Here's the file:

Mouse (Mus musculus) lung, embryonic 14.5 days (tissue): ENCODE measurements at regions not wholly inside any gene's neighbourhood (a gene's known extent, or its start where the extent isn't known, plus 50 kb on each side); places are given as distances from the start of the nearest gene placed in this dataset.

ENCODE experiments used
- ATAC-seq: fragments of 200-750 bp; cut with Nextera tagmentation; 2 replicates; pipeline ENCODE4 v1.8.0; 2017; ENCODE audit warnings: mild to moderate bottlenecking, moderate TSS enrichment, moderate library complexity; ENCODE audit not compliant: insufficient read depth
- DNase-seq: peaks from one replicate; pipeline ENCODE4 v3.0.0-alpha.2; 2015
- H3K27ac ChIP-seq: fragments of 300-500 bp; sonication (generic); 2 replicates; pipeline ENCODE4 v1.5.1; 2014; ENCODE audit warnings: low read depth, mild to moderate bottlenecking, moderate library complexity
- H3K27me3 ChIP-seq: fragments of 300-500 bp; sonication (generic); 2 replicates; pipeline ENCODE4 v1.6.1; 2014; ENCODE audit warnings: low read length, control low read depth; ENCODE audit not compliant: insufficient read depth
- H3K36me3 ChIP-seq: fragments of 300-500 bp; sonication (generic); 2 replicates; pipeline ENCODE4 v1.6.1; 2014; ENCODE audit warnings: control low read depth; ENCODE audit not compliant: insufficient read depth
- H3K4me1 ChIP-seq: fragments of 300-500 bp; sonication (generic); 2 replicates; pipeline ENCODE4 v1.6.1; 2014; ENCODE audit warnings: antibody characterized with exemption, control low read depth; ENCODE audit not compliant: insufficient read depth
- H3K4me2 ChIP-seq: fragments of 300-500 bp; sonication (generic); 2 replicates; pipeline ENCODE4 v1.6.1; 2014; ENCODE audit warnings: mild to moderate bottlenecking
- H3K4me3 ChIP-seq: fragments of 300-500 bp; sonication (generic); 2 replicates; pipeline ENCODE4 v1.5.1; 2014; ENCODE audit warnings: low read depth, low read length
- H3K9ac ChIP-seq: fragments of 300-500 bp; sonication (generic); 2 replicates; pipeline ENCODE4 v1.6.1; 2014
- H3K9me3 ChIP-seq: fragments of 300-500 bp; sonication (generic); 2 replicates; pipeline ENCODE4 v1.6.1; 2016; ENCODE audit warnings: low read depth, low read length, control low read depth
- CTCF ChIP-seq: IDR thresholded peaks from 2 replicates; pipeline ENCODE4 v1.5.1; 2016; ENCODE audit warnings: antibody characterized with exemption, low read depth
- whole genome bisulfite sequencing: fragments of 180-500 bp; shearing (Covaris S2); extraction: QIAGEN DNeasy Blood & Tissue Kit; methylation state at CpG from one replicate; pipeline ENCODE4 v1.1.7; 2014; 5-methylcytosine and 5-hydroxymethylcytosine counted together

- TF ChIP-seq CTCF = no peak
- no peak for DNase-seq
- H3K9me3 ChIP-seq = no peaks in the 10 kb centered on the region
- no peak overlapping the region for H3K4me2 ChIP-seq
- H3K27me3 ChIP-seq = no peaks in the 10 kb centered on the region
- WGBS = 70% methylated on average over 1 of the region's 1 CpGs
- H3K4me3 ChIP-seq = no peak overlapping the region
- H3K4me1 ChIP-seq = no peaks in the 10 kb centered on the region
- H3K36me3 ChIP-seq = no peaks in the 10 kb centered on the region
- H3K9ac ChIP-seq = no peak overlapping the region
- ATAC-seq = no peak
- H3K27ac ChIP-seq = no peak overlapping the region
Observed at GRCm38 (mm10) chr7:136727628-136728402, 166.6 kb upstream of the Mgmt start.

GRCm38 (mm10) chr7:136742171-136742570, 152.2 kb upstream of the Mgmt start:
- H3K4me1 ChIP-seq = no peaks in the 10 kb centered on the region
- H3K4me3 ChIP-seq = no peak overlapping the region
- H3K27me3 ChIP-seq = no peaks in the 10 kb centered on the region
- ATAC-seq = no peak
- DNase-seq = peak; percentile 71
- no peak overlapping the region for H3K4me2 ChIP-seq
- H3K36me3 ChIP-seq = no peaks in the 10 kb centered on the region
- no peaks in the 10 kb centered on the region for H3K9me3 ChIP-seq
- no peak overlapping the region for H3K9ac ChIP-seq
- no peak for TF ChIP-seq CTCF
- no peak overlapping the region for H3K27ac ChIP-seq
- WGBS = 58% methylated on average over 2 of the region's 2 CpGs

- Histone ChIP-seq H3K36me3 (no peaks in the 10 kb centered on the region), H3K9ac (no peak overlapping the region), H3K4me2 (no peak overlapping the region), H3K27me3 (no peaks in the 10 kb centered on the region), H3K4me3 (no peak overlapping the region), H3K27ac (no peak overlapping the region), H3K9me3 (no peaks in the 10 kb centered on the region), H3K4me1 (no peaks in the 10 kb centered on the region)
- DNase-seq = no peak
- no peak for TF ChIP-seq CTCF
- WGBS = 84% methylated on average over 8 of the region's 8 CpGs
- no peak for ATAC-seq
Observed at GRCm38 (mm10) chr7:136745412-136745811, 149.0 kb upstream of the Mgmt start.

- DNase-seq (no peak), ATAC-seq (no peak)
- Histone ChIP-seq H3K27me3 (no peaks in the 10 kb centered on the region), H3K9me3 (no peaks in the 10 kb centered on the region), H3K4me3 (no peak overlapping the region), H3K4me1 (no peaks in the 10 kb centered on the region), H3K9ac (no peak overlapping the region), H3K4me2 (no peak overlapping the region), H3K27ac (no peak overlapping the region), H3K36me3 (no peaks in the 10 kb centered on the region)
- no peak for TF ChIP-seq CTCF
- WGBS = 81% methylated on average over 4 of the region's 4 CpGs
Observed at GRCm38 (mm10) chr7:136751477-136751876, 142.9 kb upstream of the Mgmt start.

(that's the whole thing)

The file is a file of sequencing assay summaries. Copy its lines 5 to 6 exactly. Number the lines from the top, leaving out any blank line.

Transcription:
- H3K27ac ChIP-seq: fragments of 300-500 bp; sonication (generic); 2 replicates; pipeline ENCODE4 v1.5.1; 2014; ENCODE audit warnings: low read depth, mild to moderate bottlenecking, moderate library complexity
- H3K27me3 ChIP-seq: fragments of 300-500 bp; sonication (generic); 2 replicates; pipeline ENCODE4 v1.6.1; 2014; ENCODE audit warnings: low read length, control low read depth; ENCODE audit not compliant: insufficient read depth